Good Government By Accident
Copyright © by Len Holman, 7/10/12
It would be nice to imagine that government is in the business of helping a country’s citizens, and that it sees a problem, and works fiendishly hard to solve it; at least it would be pretty to think so, as Hemingway once wrote. In fact, government just seems to bumble along, doing what “leaders” think is right—even when they think that because it benefits them—with no thought to the consequences.
There are many examples of this, including crashing the infrastructure and social and political scaffolding to two countries (Iraq, Afghanistan), the constant, irritating, destabilizing interference in another (Pakistan), and all the while nosing around the Middle East with troops and drones and various special ops people and spies and software attacks. Instead of fixing everything, instead of fixing anything, we have the continual specter of radicalized youth seeing loved ones and friends bombed and mishandled, with the concomitant effect of increased surveillance of U.S. citizens, increased suspicion of government at all levels, and fewer idealists running for governmental offices, leaving the path open for the more venal, self-serving, and just plain ignorant seekers of, and those desperate to keep, a particular political office (Gov. Jan Brewer, please don’t think this is about YOU).
If there is good governing going on, it seems to be by accident, by some serendipitous route to a good effect, an Existentialist absurdity become meaningful by happenstance. In California, a new law has gone into effect, starting July 1, which is intended to reduce the amount of solid waste going to landfills by 75%, with certain restrictions. However, the language in the law —while making the new measure mandatory—allows local municipalities to decide for themselves whether to enforce this law, which is interesting since the state law has no penalties or method of enforcement. Huh?
So who will make sure we get our dog poop, empty coffee cans, stressed condoms, and half-used cartons of milk five weeks past the expiration date into a safe place? Will people make midnight runs to the dumpsters behind Deeny’s or just dump their garbage in empty lots somewhere, for the wind to carry all over the county? If California does get such a huge reduction in its landfills, it won’t be thanks to California’s government. Mayor Bloomberg in New York City has decreed that establishments there can’t sell soda over 16 ounces (sugar is bad, doncha know). How will this ban be enforced? Will there be a black market in Big Gulps? Will the Mafia or the Russian mob or some start-up survivalist group—with lots of overweight commandos—get in on this potentially lucrative subterranean market, creating yet another law enforcement problem for NYC cops?
Not to be outdone in Government by Blind Accident and Lots of Hope, Los Angeles is going to need a whole corps of Penis Police. A ballot measure requiring porn actors to wear condoms during filming (if they’re at home making a grilled cheese sandwich, that’s ok) has qualified for the November ballot. This is going to be a toughie to enforce. The L.A. Mayor signed an ordinance in January, requiring the same requirement for films being shot with city permits. It became effective in March, but there is a “study” underway to determine how to enforce it. No doubt there is will be a long line of volunteers to go to various porn shoots and carefully check to see condoms are in all the right places. AIDS is a problem for people who have sex, let alone people who have LOTS of sex, let alone people who have sex twice in the morning, twice at night, and some in between—not counting all the re-takes. Making sure of public health is certainly a concern of government, but is this potential law the way to do it? Will there be a Condom Hot Line for anonymous callers to rat out the Debbie Does Dallas crowd filming at some non descript house in the San Fernando Valley? If AIDS and other venereal diseases are reduced among this population, will government be able to take credit?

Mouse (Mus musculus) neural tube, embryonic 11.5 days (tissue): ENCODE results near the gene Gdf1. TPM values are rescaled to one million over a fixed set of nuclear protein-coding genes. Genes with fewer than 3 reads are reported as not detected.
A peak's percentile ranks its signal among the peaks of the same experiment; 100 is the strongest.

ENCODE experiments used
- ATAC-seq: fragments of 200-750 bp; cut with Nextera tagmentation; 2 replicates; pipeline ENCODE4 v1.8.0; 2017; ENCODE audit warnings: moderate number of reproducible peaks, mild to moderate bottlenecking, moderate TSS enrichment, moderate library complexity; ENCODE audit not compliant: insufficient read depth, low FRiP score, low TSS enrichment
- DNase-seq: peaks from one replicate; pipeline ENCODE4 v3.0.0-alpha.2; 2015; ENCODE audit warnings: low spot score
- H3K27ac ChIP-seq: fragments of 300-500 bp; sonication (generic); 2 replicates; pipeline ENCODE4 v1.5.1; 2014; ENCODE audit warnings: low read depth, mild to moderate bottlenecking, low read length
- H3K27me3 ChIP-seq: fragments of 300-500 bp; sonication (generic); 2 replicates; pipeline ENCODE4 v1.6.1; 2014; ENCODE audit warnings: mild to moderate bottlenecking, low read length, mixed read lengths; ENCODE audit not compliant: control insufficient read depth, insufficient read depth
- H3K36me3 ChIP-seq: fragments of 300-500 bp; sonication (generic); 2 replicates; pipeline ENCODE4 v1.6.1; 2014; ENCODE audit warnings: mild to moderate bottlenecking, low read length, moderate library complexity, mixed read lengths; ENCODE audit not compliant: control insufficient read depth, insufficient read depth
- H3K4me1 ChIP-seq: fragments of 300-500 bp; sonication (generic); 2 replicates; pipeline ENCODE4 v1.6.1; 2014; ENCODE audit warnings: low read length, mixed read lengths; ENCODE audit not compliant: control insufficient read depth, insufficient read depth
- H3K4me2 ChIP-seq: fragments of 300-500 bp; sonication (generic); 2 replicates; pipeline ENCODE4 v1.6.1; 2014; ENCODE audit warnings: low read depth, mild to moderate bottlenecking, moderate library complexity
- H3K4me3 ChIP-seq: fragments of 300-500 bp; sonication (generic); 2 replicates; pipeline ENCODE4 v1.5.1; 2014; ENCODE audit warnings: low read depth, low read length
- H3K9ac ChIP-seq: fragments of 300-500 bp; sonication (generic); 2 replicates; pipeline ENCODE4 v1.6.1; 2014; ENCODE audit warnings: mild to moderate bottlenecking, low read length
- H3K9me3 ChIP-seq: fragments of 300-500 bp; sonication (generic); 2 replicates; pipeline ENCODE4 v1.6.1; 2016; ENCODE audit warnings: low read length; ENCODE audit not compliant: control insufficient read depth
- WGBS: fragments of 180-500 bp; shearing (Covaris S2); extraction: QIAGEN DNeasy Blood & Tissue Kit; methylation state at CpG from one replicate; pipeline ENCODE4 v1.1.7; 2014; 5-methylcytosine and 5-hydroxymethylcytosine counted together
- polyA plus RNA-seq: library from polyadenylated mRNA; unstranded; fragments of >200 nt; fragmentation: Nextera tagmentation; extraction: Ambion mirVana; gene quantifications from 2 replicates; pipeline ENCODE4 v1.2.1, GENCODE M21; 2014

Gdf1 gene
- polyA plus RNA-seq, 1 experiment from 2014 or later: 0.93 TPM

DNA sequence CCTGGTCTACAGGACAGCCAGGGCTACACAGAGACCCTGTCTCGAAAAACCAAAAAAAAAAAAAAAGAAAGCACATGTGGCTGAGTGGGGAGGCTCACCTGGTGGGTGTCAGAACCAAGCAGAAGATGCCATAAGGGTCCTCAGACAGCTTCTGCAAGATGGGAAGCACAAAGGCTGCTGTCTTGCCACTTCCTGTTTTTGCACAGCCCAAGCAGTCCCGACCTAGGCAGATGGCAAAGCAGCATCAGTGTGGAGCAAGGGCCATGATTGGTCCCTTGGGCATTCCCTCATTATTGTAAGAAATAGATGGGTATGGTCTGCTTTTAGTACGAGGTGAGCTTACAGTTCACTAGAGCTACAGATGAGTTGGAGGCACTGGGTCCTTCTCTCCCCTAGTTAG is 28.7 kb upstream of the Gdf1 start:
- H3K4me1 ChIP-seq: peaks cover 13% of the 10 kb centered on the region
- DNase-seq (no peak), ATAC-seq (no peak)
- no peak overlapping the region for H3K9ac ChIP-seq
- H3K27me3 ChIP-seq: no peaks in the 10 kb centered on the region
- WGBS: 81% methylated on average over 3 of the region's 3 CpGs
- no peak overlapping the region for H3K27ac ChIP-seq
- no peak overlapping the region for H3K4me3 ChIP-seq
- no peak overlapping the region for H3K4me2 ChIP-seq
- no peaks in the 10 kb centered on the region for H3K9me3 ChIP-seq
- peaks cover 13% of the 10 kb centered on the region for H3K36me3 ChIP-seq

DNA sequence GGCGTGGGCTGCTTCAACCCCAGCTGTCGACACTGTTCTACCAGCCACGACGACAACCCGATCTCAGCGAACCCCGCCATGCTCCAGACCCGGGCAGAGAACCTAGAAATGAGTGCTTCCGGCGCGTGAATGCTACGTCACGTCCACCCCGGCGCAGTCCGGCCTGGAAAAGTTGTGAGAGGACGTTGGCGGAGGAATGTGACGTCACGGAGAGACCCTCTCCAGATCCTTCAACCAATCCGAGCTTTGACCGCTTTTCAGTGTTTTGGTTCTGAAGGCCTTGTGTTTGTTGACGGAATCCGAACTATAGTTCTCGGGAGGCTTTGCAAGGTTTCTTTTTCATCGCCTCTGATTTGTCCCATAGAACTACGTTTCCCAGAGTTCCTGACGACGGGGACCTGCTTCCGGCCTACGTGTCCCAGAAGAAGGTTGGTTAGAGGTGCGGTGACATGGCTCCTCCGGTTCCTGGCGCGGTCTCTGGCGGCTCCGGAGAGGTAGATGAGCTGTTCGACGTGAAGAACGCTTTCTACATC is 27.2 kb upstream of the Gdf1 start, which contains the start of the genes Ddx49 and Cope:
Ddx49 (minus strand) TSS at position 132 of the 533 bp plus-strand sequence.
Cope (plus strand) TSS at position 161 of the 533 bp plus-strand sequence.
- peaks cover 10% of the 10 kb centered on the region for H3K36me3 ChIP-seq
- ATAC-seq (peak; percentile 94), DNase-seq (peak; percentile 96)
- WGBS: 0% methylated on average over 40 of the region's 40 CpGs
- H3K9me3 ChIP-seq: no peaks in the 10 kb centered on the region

This issue is well-known among adult film performers and it seems certain not one of them wants to get a disease which curtails his or her earnings—or kills outright. Did any legislator consider the consequences of this law? If it COULD be enforced—which seems unlikely, given the huge audience which claims to want “natural” sex on screen (read: bareback)—will condoms become so ordinary, no one will notice? Will clandestine spots be set up to shoot? How many places do you figure there are, just in Los Angeles, where a camera and two or three or five people can gather together to have sex on film? Will the next step be to go after the porn makers when those overcoat-less films hit the market? Won’t there be some constitutional issues at stake in that case? Won’t those cases take a VERY long time going through every court between Sacramento and the Supreme Court?
If anything good comes from this, will it be an accident of governance or increasing information and awareness on the part of the porn industry? What of the larger question? Can government do good things without thinking and caring people participating in it? If the path of government is a continued downward spiral, and fewer and fewer of us ignore it and give up on its functioning for the Greater Good, if good people fail to participate, and more and more of us live and plan outside the structure of government—THAT will be no accident.
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